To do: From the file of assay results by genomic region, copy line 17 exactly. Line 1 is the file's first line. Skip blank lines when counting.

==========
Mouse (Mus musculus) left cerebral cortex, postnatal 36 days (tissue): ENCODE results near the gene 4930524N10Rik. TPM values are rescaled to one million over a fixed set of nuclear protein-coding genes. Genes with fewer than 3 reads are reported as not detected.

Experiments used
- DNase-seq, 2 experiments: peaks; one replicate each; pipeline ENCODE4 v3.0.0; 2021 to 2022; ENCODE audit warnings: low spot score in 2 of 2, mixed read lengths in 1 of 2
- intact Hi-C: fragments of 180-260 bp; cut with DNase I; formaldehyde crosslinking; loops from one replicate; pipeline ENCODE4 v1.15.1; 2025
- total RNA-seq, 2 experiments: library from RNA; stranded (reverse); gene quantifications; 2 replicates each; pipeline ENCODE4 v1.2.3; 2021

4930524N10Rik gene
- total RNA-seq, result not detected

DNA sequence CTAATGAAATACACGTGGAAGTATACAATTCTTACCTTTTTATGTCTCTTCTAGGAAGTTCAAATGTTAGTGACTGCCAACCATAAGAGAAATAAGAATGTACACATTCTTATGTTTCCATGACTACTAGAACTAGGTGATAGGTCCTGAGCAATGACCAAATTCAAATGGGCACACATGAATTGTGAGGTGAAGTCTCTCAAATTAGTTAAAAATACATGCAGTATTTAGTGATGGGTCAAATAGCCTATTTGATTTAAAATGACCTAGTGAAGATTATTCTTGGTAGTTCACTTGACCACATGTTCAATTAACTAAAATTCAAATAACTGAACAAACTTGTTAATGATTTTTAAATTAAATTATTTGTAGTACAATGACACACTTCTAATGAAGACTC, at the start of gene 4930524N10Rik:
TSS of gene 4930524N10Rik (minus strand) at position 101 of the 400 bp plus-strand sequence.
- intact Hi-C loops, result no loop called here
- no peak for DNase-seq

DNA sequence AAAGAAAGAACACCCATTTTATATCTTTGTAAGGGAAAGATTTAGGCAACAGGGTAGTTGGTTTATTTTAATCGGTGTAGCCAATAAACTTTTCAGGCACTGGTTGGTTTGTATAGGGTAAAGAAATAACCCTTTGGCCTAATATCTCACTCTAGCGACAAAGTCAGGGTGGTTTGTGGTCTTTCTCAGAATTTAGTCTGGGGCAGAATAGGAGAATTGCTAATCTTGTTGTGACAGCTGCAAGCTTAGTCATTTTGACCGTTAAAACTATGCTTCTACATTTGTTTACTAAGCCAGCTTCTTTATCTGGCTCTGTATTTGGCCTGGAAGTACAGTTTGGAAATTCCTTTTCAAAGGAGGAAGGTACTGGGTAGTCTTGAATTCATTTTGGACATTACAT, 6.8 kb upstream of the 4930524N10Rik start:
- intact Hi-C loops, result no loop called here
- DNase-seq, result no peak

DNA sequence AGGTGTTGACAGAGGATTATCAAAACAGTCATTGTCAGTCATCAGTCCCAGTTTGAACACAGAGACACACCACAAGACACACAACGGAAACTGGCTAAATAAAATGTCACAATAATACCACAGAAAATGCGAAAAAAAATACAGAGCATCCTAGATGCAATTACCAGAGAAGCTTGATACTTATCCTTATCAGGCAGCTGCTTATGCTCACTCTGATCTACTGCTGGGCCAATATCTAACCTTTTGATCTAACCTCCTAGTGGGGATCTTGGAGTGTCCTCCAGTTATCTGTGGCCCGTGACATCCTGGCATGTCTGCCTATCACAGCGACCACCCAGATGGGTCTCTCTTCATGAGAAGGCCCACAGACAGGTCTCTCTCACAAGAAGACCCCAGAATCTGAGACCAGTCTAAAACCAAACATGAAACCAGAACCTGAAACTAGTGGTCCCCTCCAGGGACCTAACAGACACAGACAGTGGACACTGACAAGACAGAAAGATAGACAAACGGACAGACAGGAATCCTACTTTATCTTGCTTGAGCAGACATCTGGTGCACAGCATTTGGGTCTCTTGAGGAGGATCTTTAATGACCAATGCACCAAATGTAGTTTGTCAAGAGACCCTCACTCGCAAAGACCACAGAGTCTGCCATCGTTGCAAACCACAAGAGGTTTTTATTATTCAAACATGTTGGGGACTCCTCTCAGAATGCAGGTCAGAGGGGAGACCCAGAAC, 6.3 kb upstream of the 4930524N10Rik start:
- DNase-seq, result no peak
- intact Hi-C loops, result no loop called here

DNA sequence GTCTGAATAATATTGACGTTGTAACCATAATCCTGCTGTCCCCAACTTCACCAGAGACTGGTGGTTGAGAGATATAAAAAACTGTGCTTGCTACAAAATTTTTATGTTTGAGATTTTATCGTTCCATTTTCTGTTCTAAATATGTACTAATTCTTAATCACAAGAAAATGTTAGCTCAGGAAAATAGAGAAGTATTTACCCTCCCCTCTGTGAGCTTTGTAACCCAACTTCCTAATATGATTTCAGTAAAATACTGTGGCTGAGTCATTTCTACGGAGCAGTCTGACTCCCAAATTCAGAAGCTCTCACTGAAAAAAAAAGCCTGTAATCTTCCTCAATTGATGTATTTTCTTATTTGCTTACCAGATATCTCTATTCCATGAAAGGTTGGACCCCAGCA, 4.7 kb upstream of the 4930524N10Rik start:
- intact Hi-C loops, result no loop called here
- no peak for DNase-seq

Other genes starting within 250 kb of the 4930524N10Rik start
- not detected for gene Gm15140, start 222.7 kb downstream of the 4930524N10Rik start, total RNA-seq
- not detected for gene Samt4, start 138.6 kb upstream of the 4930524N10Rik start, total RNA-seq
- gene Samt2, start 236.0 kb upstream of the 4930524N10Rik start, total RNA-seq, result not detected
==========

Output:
- intact Hi-C loops, result no loop called here